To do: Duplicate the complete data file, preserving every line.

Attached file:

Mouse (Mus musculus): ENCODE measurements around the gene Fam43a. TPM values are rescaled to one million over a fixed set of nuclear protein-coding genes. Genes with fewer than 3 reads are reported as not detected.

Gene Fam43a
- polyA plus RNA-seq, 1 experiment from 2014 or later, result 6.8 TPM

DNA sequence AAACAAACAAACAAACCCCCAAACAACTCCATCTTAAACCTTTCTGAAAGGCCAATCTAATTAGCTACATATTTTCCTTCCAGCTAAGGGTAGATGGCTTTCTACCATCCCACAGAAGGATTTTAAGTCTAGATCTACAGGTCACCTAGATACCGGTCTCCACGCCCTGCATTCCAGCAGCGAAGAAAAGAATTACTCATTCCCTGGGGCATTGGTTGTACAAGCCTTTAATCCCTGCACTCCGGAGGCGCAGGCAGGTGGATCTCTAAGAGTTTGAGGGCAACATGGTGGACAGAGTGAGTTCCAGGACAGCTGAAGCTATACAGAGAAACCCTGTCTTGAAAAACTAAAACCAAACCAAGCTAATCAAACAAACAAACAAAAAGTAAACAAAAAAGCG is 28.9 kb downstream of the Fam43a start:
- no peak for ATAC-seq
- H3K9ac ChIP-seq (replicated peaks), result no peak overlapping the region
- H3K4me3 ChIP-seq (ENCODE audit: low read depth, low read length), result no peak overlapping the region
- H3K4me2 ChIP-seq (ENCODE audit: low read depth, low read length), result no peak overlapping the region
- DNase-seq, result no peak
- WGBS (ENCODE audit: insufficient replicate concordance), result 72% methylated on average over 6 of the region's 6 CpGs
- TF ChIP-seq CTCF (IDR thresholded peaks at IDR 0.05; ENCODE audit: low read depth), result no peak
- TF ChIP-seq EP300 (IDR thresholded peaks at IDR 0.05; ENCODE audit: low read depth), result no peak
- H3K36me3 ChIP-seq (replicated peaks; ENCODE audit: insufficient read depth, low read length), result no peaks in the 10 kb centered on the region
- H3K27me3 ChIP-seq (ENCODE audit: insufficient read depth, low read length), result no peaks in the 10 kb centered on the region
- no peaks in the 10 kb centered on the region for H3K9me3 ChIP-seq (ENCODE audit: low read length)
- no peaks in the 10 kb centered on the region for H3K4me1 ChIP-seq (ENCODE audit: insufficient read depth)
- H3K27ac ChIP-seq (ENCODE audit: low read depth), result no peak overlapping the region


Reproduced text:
Mouse (Mus musculus): ENCODE measurements around the gene Fam43a. TPM values are rescaled to one million over a fixed set of nuclear protein-coding genes. Genes with fewer than 3 reads are reported as not detected.

Gene Fam43a
- polyA plus RNA-seq, 1 experiment from 2014 or later, result 6.8 TPM

DNA sequence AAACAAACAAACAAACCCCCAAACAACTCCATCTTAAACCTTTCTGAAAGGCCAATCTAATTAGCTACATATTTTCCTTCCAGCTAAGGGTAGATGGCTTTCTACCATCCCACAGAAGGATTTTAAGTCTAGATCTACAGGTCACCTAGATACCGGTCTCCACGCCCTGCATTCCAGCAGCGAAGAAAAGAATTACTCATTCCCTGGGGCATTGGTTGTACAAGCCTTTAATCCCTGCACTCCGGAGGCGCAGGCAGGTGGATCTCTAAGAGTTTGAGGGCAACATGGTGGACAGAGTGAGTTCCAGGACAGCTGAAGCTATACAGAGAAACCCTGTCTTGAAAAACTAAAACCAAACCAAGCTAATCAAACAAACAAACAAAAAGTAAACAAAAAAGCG is 28.9 kb downstream of the Fam43a start:
- no peak for ATAC-seq
- H3K9ac ChIP-seq (replicated peaks), result no peak overlapping the region
- H3K4me3 ChIP-seq (ENCODE audit: low read depth, low read length), result no peak overlapping the region
- H3K4me2 ChIP-seq (ENCODE audit: low read depth, low read length), result no peak overlapping the region
- DNase-seq, result no peak
- WGBS (ENCODE audit: insufficient replicate concordance), result 72% methylated on average over 6 of the region's 6 CpGs
- TF ChIP-seq CTCF (IDR thresholded peaks at IDR 0.05; ENCODE audit: low read depth), result no peak
- TF ChIP-seq EP300 (IDR thresholded peaks at IDR 0.05; ENCODE audit: low read depth), result no peak
- H3K36me3 ChIP-seq (replicated peaks; ENCODE audit: insufficient read depth, low read length), result no peaks in the 10 kb centered on the region
- H3K27me3 ChIP-seq (ENCODE audit: insufficient read depth, low read length), result no peaks in the 10 kb centered on the region
- no peaks in the 10 kb centered on the region for H3K9me3 ChIP-seq (ENCODE audit: low read length)
- no peaks in the 10 kb centered on the region for H3K4me1 ChIP-seq (ENCODE audit: insufficient read depth)
- H3K27ac ChIP-seq (ENCODE audit: low read depth), result no peak overlapping the region